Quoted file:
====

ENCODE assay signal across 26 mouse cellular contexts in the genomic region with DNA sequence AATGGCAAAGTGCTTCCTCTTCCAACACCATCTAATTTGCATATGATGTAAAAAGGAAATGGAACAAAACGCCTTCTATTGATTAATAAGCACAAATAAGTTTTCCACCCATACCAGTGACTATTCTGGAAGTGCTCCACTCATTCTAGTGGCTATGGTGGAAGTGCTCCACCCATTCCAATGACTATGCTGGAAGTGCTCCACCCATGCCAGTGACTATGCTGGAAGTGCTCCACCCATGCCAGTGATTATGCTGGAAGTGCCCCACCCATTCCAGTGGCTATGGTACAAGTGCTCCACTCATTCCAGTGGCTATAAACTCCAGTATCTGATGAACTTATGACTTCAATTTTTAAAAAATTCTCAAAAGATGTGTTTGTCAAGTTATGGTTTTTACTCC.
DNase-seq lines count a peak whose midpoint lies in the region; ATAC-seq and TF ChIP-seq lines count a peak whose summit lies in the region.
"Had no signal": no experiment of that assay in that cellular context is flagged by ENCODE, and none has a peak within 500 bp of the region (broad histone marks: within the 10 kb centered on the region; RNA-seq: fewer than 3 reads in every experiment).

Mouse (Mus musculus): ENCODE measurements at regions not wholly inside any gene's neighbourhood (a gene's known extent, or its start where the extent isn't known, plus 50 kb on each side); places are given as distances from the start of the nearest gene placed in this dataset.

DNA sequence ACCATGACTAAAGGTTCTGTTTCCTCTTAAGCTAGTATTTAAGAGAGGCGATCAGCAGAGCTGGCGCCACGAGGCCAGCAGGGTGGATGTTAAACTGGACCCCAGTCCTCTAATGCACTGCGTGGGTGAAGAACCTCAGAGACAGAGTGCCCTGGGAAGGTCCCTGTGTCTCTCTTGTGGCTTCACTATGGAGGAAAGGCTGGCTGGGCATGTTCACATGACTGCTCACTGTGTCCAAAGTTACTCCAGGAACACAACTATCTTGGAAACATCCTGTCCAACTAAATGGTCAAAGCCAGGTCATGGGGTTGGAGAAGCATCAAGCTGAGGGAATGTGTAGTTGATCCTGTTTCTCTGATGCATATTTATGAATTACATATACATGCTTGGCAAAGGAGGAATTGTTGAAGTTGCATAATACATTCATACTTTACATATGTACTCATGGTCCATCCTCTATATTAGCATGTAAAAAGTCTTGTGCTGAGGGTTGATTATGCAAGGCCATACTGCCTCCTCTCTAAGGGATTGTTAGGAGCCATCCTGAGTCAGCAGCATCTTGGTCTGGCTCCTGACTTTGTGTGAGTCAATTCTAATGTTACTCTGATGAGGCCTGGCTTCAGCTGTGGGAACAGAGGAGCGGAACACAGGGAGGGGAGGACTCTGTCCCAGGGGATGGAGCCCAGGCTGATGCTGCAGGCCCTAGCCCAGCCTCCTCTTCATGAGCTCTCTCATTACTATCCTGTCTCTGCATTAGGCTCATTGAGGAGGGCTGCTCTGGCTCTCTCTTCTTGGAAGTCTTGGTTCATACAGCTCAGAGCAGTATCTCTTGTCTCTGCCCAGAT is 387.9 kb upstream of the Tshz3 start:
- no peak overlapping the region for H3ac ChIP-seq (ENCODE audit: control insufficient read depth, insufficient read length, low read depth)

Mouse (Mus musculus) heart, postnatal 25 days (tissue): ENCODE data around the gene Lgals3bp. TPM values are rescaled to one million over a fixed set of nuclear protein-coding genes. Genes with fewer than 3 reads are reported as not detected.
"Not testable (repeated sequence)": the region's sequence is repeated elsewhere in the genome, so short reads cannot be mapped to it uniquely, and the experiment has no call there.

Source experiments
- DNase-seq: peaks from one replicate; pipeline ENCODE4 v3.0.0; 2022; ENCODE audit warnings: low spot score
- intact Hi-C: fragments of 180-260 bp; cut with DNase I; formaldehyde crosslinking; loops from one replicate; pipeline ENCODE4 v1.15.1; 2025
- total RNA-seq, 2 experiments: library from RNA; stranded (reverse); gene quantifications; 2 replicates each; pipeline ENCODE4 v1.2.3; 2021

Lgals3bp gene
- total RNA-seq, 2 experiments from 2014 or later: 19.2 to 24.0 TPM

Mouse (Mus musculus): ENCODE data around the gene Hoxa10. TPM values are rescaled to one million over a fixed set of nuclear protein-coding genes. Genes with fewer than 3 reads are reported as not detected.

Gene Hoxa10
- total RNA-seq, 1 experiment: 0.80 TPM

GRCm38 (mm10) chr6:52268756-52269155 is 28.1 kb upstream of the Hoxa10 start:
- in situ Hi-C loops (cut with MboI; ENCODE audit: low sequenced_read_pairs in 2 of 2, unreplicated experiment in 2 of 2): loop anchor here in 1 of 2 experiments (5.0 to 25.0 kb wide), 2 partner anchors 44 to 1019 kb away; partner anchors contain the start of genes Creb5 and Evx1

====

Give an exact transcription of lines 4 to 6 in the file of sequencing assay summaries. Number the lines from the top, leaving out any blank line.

Mouse (Mus musculus): ENCODE measurements at regions not wholly inside any gene's neighbourhood (a gene's known extent, or its start where the extent isn't known, plus 50 kb on each side); places are given as distances from the start of the nearest gene placed in this dataset.

DNA sequence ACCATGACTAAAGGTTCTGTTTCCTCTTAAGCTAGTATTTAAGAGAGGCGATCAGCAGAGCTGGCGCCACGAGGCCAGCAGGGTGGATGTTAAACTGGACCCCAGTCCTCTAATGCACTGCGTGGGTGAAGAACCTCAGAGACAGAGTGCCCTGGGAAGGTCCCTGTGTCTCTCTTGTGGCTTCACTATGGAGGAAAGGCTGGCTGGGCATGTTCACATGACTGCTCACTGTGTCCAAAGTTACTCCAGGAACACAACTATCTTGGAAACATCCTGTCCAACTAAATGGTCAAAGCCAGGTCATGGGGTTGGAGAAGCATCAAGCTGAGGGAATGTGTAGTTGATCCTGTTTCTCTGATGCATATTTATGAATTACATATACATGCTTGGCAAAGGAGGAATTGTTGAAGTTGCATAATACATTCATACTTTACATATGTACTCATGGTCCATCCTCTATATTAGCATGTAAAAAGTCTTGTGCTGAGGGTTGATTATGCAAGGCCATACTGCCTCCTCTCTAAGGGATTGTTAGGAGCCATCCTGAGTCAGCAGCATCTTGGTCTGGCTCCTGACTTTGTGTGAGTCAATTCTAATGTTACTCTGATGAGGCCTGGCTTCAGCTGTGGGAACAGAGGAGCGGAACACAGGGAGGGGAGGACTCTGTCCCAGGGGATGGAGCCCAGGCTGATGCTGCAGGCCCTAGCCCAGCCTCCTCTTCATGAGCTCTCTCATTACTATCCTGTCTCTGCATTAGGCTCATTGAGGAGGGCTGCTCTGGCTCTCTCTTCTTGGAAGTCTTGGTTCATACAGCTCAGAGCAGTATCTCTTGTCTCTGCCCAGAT is 387.9 kb upstream of the Tshz3 start:
- no peak overlapping the region for H3ac ChIP-seq (ENCODE audit: control insufficient read depth, insufficient read length, low read depth)